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Remodel concept would impact Laguna

Coastal Commission staff considers using a 75-year time frame for homes that have added up to 50% or more square feet.

March 29, 2012|By Barbara Diamond

City officials are on edge about a California Coastal Commission staff concept that will have enormous impact on development along the bluff-top edges in Laguna, as well as other coastal communities.

The commission staff is considering a definition of a major remodel that would accumulate all additions to bluff-top structures that increased square footage 50% or more dating back 75 years as the threshold to require a property owner to conform to contemporary setbacks.

Affected residents would have to bring their property up to the municipal code, which would mean, essentially, removing parts of the home that don't conform to limitations on height, square-footage and more.

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The city withdrew on Tuesday an amendment to its local coastal program submitted for certification that conflicts with the commission staff's definition while negotiations between staffs proceed.

"The commission's concept is called managed retreat — replace that with forced retreat to understand what is happening," Community Development Director John Montgomery reported at a joint meeting of the City Council and Planning Commission on Saturday at the Community Center. "It's pretty far-reaching. There are a lot of legal issues that will make statewide news.

"Huntington Beach is wrestling with this. Sixty coastal cities could be impacted, including Malibu, whose local coastal program was drafted by the commission."

The remodel definition concept is based on the acceptance of the commission's 75-year time frame in a Solana Beach local coastal program amendment, Montgomery said.

"It was not really much of an issue with Solana Beach, and the commission got it through and now is trying to make it precedential," Montgomery said. "It is a much bigger deal in Laguna."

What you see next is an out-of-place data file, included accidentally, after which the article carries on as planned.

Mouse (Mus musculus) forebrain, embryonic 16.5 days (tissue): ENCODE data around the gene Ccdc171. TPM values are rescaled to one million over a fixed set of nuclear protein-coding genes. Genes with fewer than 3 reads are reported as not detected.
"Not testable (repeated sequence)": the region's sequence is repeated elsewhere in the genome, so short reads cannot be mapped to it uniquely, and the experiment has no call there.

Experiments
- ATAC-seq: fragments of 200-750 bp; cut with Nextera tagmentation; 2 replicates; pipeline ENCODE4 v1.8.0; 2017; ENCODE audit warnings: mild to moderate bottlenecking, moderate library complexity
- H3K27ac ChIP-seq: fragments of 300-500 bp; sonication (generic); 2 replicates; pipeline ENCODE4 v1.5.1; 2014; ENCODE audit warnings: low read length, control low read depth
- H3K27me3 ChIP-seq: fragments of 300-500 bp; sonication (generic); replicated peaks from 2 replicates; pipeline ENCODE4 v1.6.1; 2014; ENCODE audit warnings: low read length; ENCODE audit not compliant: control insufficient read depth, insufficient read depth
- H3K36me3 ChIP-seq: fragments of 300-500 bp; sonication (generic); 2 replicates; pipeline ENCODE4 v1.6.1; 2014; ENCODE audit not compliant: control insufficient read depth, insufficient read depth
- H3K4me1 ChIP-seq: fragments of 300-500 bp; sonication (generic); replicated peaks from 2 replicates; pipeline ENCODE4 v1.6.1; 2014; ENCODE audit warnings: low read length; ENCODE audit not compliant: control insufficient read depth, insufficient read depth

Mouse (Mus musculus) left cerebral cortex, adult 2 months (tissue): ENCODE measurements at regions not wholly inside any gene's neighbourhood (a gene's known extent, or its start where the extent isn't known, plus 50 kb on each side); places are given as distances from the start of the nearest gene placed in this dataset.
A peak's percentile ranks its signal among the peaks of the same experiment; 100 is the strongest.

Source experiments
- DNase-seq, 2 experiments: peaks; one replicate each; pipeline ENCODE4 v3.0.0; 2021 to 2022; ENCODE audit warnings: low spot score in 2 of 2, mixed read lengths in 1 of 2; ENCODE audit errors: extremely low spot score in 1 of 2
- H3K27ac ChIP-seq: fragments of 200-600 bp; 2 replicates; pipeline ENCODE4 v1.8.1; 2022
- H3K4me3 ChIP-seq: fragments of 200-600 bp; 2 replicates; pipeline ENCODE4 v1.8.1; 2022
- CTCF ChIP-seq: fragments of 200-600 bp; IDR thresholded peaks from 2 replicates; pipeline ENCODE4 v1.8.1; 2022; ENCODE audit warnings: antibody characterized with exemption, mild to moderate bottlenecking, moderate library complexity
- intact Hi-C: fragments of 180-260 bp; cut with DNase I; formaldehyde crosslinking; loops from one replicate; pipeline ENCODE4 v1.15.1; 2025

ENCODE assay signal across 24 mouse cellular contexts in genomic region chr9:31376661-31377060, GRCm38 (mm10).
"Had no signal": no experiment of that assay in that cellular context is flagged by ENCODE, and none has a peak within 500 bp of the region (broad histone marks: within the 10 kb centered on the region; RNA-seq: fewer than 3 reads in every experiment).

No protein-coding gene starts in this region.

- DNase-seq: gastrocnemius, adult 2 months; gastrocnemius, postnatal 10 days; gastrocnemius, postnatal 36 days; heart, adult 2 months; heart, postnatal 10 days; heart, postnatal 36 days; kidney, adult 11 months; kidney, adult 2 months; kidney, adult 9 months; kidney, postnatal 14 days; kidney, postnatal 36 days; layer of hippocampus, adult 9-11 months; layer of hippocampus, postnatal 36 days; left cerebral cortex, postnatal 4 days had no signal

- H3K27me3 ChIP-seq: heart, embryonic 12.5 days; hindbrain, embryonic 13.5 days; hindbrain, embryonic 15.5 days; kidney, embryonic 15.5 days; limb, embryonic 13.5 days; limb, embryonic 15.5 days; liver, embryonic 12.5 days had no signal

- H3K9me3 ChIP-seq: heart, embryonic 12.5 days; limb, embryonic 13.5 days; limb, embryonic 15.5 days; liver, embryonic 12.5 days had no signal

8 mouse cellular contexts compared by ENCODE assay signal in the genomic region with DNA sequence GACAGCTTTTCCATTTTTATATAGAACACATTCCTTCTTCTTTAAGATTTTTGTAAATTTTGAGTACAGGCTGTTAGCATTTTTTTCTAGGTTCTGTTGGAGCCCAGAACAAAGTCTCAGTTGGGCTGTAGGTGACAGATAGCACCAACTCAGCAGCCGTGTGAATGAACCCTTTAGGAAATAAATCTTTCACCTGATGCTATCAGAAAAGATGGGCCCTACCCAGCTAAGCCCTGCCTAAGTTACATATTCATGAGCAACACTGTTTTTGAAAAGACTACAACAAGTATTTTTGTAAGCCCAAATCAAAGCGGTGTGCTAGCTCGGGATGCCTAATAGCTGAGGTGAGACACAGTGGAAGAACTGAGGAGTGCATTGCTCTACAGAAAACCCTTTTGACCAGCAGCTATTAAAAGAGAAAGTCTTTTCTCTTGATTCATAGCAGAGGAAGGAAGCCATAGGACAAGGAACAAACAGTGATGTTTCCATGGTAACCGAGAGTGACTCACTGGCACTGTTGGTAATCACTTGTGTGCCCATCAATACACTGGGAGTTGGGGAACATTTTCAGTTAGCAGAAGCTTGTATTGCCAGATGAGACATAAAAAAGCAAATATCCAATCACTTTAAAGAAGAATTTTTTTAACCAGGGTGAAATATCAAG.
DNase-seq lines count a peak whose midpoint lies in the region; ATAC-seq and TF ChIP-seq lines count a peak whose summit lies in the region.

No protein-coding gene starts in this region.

Laguna currently does not include any additions made more than three years prior in calculating the 50% trigger for conformance with city code, according to Montgomery. Other cities' policies range from two to five years.

The city's definition had been included in the bundle of amendments to the city's local coastal program submitted to the commission for certification at its April 13 meeting.

"We will have a negotiating session after that meeting, from which the amendment was withdrawn," City Manager John Pietig said Wednesday. "We anticipate holding a public workshop [in town] to discuss implications of options being considered."

The definition of a major remodel crafted last year by the city's Planning Commission and approved by the council will be in effect until, or if, a settlement with the Coastal Commission staff is reached, Pietig said.

Councilwoman Toni Iseman expressed confusion at Saturday's meeting over the Coastal Commission staff's concept, of which she had not been aware at the meeting where the city's updated land-use element was approved.

"It was not on the table at that meeting," Pietig said. "We heard some talk, but we thought the commission staff would be more reasonable.

"But then Solana Beach came along."

coastlinepilot@latimes.com

Twitter: @CoastlinePilot

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